Collierstown townland is called Caillaghton in the extent of St. Mary’s abbey in Duleek (ME027-038028-) (White 1943, 318) and variously as Calleaghtown, Calliaghtowne and Callistowne in the Civil Survey (1654-6) (Simington 1940, 24) and the Down Survey (1656-8) maps. This is derived from Cailleach, meaning a hag, or in this context, possibly a nun. St. Mary's of Duleek was an Arrouaisian foundation with both male and female denizens, and the canonesses may have been moved to Collierstown in this instance as in others (Hadcock 1964, 128).
It is located towards the top of the S-facing slope of the ENE-WSW ridge of Bellewstown. A divided nave and chancel church with a blocked doorway in the S wall was discovered in excavation (E000031) by M. O hEanaigh of the National Museum of Ireland in 1934. Extended burials, some in slab-lined graves and pre-dating the church structure, were also recorded as well as small cists containing skulls, one of which was trepanned. Finds included ringed pins, jet bracelets, bronze buckles, a slate spindle whorl, and flints (SMR file). The excavations were back-filled and there is now no evidence of a structure, although locals sometimes find bones.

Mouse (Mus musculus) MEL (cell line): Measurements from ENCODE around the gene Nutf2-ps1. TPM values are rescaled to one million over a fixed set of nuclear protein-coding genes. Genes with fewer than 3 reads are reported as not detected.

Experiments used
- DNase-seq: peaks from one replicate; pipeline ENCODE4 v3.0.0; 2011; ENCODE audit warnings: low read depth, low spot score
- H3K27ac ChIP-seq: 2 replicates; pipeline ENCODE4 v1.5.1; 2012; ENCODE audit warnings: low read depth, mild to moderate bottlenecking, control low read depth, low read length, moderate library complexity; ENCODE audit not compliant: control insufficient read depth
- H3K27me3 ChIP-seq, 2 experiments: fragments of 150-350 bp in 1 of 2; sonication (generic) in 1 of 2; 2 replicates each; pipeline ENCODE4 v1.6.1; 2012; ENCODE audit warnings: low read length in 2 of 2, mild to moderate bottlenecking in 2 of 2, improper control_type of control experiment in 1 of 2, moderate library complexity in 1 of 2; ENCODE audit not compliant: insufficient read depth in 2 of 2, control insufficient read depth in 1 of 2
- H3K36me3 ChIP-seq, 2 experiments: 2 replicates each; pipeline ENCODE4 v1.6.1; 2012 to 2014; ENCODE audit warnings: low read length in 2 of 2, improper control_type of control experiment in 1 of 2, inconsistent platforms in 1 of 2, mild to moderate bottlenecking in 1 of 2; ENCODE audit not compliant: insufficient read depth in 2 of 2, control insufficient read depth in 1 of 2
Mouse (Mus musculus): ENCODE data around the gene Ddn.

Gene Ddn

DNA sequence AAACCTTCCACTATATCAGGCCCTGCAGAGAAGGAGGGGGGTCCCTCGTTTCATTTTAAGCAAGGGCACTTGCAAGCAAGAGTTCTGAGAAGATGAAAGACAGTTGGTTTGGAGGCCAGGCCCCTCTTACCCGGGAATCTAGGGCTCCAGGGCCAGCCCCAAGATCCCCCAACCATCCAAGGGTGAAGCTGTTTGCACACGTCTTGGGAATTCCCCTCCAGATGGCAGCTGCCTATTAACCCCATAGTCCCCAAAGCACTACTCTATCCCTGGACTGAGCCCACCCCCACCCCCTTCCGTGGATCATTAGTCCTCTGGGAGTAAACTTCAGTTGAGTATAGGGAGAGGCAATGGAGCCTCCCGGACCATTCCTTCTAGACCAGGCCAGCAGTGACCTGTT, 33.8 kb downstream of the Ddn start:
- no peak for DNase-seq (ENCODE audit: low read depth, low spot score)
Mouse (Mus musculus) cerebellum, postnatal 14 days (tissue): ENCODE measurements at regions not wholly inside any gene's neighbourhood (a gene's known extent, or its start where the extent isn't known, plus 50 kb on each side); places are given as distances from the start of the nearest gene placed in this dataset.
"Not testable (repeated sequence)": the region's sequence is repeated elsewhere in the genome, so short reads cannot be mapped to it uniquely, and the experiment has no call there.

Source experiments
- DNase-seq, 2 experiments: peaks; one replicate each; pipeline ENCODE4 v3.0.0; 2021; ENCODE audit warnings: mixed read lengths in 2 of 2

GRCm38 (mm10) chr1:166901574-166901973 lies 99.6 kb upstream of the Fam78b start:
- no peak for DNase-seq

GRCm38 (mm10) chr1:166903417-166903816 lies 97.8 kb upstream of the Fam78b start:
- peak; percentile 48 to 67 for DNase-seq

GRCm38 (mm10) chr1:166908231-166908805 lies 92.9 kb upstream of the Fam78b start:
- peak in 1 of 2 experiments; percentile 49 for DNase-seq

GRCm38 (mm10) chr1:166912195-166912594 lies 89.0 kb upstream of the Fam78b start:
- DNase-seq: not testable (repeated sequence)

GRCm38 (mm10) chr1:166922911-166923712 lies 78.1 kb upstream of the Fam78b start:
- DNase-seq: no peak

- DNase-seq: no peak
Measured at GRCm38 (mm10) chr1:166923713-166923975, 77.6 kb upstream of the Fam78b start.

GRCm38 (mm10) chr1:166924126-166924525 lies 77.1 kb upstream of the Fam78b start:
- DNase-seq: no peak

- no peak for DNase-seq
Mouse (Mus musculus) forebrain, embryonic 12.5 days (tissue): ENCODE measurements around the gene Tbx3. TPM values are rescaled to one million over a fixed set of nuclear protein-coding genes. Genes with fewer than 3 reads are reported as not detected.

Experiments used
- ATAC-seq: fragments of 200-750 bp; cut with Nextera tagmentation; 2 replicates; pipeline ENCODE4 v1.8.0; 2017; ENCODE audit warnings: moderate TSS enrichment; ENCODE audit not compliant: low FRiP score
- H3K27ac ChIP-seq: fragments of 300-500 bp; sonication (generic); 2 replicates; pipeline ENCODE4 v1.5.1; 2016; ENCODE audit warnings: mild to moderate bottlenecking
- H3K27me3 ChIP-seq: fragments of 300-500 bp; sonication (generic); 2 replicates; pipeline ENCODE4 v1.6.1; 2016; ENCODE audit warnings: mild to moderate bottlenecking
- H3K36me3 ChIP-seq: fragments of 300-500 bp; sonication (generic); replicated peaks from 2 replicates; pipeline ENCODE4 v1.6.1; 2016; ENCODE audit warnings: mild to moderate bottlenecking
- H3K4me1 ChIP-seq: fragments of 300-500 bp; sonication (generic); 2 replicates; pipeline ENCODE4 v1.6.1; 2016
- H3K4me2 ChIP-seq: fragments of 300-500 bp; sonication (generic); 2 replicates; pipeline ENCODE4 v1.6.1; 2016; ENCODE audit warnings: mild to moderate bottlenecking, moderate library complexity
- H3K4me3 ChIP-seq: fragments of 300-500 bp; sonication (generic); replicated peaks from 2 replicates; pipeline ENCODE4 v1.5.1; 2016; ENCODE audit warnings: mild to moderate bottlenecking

The above description is derived from the published 'Archaeological Inventory of County Meath' (Dublin: Stationery Office, 1987). In certain instances the entries have been revised and updated in the light of recent research.
Compiled by: Michael Moore
Date of upload/revision: 7 August, 2014Description Source: National Monuments Service, Department of Arts, Heritage Regional, Rural and Gaeltacht Affairs.